Not entirely satisfied with what I’d been through, I then opted to bulk up the route for home by adding on additional distance for 11 miles in total. Guess I wanted to be sure I was genuinely over-reaching!

Here’s the Strava data for this run.

5 miles run-commute

What a pleasant evening Wednesday was! As the nights grow shorter, I was able to get away with not wearing my headtorch as it only became dark once I was a few streets away from home. I’ll probably be able to do away with it entirely by April.

Here’s the Strava data for this run.

11 miles from work

After several weeks of feeling good on runs from the office, I suppose it was only a matter of time before I had one that felt off. Whereas the pace was still one of my faster runs after work, the sensation of running straight into headwind for almost the entire duration kept my spirits low; I cursed every time a strong gust slammed into me! Further adding insult to injury, the wind robbed me of body heat to leave me feeling cold and listless.

Be careful what you wish for, Mr Yu…

Here’s the Strava data for this run.

Cannon Hill parkrun

Traditionally, I like to fit a fast parkrun into the week before a big target race, where I find the effort helps to wake up any slumbering speed inside me. Equally, I was told recently that I should, “make hay when the sun is shining;” I know full well the disappointment of not seizing the moment when it presents itself, only to then ponder when the next occasion would appear.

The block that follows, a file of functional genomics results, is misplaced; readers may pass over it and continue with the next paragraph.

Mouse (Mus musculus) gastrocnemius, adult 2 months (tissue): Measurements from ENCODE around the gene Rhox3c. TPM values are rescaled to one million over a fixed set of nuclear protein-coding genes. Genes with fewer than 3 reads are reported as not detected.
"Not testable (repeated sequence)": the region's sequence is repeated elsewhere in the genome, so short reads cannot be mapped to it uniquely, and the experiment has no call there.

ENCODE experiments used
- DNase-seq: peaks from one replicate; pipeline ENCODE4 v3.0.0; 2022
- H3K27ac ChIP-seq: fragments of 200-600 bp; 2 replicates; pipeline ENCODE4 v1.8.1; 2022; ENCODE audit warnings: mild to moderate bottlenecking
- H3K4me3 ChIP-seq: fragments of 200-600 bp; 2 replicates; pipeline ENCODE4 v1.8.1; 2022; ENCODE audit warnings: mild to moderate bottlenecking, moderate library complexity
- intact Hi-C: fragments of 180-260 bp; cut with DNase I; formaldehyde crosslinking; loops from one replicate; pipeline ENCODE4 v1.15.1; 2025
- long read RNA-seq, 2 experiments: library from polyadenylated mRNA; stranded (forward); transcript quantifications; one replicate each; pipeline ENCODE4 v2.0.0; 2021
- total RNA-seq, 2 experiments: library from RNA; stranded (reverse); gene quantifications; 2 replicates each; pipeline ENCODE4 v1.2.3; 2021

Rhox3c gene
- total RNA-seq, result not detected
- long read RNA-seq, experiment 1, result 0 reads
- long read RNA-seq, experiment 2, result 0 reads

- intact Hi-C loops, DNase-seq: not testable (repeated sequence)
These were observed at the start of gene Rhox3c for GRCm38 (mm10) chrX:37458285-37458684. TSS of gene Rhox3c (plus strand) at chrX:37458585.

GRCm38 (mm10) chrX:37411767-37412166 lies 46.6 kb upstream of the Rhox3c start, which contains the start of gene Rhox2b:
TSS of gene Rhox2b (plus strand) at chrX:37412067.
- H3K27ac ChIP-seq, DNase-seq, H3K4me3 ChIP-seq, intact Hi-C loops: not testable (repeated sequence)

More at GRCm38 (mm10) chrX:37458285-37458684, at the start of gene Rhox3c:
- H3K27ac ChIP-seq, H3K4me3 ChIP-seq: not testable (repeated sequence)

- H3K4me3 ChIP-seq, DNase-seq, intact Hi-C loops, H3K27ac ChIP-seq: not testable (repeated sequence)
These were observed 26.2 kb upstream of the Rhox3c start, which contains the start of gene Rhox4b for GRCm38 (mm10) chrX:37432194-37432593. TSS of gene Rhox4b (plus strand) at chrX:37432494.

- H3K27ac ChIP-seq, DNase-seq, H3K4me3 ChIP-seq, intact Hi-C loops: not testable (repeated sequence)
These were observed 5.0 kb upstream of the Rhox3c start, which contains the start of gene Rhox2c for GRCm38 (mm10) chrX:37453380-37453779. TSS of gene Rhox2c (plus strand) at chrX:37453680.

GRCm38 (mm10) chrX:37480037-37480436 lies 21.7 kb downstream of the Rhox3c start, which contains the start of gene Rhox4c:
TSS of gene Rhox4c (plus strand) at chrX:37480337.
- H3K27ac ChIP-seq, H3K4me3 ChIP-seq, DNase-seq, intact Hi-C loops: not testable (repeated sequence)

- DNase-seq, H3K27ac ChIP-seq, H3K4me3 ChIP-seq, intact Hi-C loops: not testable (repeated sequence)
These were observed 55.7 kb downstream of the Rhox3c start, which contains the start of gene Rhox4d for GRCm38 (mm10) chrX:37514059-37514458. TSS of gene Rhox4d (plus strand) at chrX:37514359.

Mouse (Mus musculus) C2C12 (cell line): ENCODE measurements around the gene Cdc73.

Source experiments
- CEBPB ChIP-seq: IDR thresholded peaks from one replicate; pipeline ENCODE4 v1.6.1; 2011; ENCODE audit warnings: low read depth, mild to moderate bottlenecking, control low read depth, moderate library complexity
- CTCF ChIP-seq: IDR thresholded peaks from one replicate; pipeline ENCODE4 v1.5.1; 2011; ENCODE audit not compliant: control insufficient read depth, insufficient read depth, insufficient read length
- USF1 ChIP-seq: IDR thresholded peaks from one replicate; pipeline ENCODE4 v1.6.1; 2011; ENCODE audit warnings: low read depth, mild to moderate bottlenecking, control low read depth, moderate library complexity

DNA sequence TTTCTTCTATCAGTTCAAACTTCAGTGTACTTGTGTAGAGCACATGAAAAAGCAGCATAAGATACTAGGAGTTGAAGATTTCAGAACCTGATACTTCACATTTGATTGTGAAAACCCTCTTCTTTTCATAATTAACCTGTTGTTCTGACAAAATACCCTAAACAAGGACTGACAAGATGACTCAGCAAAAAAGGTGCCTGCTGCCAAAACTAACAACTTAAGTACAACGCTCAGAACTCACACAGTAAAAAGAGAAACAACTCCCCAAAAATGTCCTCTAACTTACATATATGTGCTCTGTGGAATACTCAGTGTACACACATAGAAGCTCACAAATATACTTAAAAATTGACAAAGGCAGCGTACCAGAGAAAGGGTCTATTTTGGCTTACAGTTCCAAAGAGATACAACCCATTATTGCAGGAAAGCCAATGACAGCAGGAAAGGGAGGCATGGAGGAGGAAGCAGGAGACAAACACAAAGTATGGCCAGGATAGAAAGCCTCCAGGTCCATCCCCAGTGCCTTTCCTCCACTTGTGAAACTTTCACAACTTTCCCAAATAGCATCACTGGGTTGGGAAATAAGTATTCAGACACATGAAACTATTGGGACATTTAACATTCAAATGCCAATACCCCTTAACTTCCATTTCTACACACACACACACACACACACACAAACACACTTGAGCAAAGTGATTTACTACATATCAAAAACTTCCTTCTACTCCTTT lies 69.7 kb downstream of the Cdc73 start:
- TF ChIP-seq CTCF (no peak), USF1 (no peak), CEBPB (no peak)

Jogging over to Cannon Hill, it was near impossible to believe that the event was cancelled due to snow only a week prior. Adding to the incredulity was the amped up temperature for the morning; I was sweating profusely in my long-sleeve top and jogging bottoms once I’d reached the park bandstand.

From the line, I went out hard. I felt alive and allowed myself to get drawn along by the swift Kings Heath Running Club member that remained just a few steps ahead of me. I did raise an eyebrow periodically as I glanced at my Garmin displaying a pace in the 3:30s… The opening km settled on 3:37.

With a climb in the second km, I lost 10 seconds or so but continued to draft behind the Kings Heath runner. My breathing grew more audible and laboured as the effort ratcheted upwards. 3:47 for 2km.

I began crashing at 3km as we became more exposed to the headwind. The freshness was long gone and I was still only halfway at an experimental effort that I came to realise was unsustainable. The rot made itself known with a 3:57 split.